Jay Lambert, Vice President for Enrollment Management & Student Affairs, University of Houston Victoria
April 19, 2017
In March, two colleagues and I had the privilege to present on the topic of navigating campus politics at the 2017 NASPA Annual Conference. One of my fellow presenters asked the group how many of them were comfortable with the campus politics at their schools. In a group of 60-70 people, very few raised their hands. I can’t say that this surprised me, but it did concern me. Yep….it is a bit scary, especially when everyone relates campus political systems to what we see in our national and state politics. But campus politics doesn’t have to be such a bad word. As professionals, and especially as senior administrators, we need to become more comfortable with politics on our campuses, especially if we are going to stay in the field and succeed. I’ll never raise my hand to say I like politics, but I know it is a part of the job. First, we all need to recognize that we are all political players on our campuses. Some of us don’t take full advantage of our political systems and some of us even think we can refuse to play within them. Despite this, almost everything we do from our work with other administrator, to our academic peers, alumni, donors, parents, the media, business leaders and of course our students has political implications on our campuses.
Regardless of our disdain for it, how you navigate the political side of higher education will directly impact your success, especially as you move through the ranks. Personally, I am not only curious about the politics we face from campus to campus, but often find myself asking those who work outside of higher education about the politics they face in their workforce. I almost always hear a different story which usually includes a description of the individual’s personal journal. The general themes, however, often revolves around personnel, agendas, and the allocation of resources. Politics is everywhere!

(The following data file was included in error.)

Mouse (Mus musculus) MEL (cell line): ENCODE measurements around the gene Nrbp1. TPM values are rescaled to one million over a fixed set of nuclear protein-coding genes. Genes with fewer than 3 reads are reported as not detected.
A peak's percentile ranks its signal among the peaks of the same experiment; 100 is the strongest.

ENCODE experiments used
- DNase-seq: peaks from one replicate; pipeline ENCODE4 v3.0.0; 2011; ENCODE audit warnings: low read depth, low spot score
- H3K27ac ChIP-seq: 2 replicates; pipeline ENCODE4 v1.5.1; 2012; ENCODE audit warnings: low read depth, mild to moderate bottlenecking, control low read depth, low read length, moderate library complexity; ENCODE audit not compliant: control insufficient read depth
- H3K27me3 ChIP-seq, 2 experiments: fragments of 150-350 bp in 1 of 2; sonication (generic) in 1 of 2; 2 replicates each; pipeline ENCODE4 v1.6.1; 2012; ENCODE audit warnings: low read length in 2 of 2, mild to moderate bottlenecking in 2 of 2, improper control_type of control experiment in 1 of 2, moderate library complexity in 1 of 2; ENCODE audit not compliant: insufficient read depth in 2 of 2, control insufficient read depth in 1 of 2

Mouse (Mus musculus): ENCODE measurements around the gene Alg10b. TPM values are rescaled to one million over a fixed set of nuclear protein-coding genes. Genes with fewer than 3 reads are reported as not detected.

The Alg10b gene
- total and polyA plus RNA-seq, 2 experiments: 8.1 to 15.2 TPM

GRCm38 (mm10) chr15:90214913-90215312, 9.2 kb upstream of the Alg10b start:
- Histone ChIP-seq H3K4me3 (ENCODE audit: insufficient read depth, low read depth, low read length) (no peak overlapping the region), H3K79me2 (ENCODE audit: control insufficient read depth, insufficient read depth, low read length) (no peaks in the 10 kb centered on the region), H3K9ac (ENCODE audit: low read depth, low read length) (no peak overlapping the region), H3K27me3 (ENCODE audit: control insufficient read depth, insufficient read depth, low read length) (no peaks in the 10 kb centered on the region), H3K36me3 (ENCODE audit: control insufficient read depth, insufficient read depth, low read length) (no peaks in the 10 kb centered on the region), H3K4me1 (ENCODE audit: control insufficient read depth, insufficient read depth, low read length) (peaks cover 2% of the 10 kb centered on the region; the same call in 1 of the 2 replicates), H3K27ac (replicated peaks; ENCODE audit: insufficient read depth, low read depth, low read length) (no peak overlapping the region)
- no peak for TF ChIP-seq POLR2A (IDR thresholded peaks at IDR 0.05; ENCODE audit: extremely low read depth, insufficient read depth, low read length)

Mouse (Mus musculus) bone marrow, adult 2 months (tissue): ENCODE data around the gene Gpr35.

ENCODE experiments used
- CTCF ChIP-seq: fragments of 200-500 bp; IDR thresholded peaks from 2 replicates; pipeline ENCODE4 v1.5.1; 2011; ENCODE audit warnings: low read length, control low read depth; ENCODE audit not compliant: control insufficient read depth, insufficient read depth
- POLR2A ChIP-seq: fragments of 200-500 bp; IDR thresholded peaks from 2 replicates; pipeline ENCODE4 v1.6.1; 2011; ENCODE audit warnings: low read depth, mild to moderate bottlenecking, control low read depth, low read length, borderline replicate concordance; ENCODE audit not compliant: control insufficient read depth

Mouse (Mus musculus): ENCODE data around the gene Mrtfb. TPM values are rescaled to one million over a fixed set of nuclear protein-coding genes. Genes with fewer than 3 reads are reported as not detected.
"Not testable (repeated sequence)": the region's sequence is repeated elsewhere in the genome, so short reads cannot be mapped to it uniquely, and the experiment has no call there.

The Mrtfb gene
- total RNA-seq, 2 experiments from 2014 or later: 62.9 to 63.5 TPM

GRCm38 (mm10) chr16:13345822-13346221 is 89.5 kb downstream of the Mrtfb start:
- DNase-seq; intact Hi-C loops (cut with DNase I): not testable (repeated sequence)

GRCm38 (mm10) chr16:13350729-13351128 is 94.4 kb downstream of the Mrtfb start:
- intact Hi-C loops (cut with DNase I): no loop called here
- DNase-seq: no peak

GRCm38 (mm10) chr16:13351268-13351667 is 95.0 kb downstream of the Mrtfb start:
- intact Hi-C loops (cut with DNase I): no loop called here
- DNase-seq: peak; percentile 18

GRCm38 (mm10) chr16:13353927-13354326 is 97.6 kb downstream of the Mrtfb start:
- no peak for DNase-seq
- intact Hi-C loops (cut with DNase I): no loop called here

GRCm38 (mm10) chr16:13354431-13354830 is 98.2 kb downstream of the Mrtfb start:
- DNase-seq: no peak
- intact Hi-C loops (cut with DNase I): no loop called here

Throughout my career I’ve often wondered if we are all here for the same reasons. Are we all here for the students…to prepare them to contribute to society? For the most part, I would say yes. Everyone in higher education is after one thing, and that is to educate and prepare people for a place in our society. I have to believe this is true. Yes, there are some faculty who are much more interested in their research and then there are some administrators who only care about their area(s). This can be frustrating, but is their focus selfish or are they just advocating and pushing the areas that they were hired to advance? Shouldn’t we all advocate to the best of our ability for our areas? It is hard for me to argue against this logic and I don’t find fault in those who work this way. Nevertheless, for those of us who work more directly with students, our job has to embrace a bigger picture. It can’t just be about our specific area and how we serve students, but about how students are served holistically within the university.
Despite this, heavy agendas and perplexing decisions will continue to confuse and concern us all. In this, it is vitally important that we all recognize our own limits and acknowledge that just because we don’t agree with something, doesn’t mean it is the wrong thing to do. On the flip side, I generally believe that my student affairs colleagues and I have the best ideas regarding how we serve students, but common sense tells me that we can’t always be right. Couple this with shrinking resources, state legislatures drastically cutting funding, restricting increases in cost, unfunded mandates, and public perception issues, it is no wonder we are left competing for limited and declining resources.
The old saying, treat others as you want to be treated, just doesn’t seem to jive with campus politics, but that doesn’t mean we can’t still use it as a guide in working with others. Working under this premise, here are a few things that have helped me navigate the politics on campus.
I am hoping this short blog allows a few of you to come to grips regarding the inevitability of politics in higher education. When I find myself getting frustrated, I think of the students who I know that I am impacting. My experience tells me that on top of those students, there are countless students that depend on what we do in Student Affairs. They depend on me and they depend on you. Students need us!
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